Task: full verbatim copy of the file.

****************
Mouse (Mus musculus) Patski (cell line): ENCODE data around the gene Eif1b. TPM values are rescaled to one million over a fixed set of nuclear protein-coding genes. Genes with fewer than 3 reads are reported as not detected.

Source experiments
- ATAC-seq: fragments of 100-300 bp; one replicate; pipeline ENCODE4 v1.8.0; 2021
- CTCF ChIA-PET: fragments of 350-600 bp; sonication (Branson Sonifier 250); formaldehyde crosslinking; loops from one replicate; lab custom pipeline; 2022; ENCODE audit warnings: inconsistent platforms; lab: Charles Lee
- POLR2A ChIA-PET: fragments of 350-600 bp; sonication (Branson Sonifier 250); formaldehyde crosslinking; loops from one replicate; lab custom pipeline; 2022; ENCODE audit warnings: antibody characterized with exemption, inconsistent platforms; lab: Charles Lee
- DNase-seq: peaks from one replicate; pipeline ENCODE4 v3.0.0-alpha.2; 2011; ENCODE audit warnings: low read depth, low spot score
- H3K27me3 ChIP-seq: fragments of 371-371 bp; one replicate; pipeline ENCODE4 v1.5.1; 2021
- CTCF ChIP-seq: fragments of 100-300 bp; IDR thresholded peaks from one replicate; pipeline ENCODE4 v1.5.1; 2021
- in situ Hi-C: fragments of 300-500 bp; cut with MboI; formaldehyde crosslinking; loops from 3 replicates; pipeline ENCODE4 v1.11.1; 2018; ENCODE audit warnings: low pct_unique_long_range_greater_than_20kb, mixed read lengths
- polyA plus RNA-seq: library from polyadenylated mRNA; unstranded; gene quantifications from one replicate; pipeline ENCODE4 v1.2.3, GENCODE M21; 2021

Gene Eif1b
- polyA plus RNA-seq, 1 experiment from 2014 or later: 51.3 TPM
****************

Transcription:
Mouse (Mus musculus) Patski (cell line): ENCODE data around the gene Eif1b. TPM values are rescaled to one million over a fixed set of nuclear protein-coding genes. Genes with fewer than 3 reads are reported as not detected.

Source experiments
- ATAC-seq: fragments of 100-300 bp; one replicate; pipeline ENCODE4 v1.8.0; 2021
- CTCF ChIA-PET: fragments of 350-600 bp; sonication (Branson Sonifier 250); formaldehyde crosslinking; loops from one replicate; lab custom pipeline; 2022; ENCODE audit warnings: inconsistent platforms; lab: Charles Lee
- POLR2A ChIA-PET: fragments of 350-600 bp; sonication (Branson Sonifier 250); formaldehyde crosslinking; loops from one replicate; lab custom pipeline; 2022; ENCODE audit warnings: antibody characterized with exemption, inconsistent platforms; lab: Charles Lee
- DNase-seq: peaks from one replicate; pipeline ENCODE4 v3.0.0-alpha.2; 2011; ENCODE audit warnings: low read depth, low spot score
- H3K27me3 ChIP-seq: fragments of 371-371 bp; one replicate; pipeline ENCODE4 v1.5.1; 2021
- CTCF ChIP-seq: fragments of 100-300 bp; IDR thresholded peaks from one replicate; pipeline ENCODE4 v1.5.1; 2021
- in situ Hi-C: fragments of 300-500 bp; cut with MboI; formaldehyde crosslinking; loops from 3 replicates; pipeline ENCODE4 v1.11.1; 2018; ENCODE audit warnings: low pct_unique_long_range_greater_than_20kb, mixed read lengths
- polyA plus RNA-seq: library from polyadenylated mRNA; unstranded; gene quantifications from one replicate; pipeline ENCODE4 v1.2.3, GENCODE M21; 2021

Gene Eif1b
- polyA plus RNA-seq, 1 experiment from 2014 or later: 51.3 TPM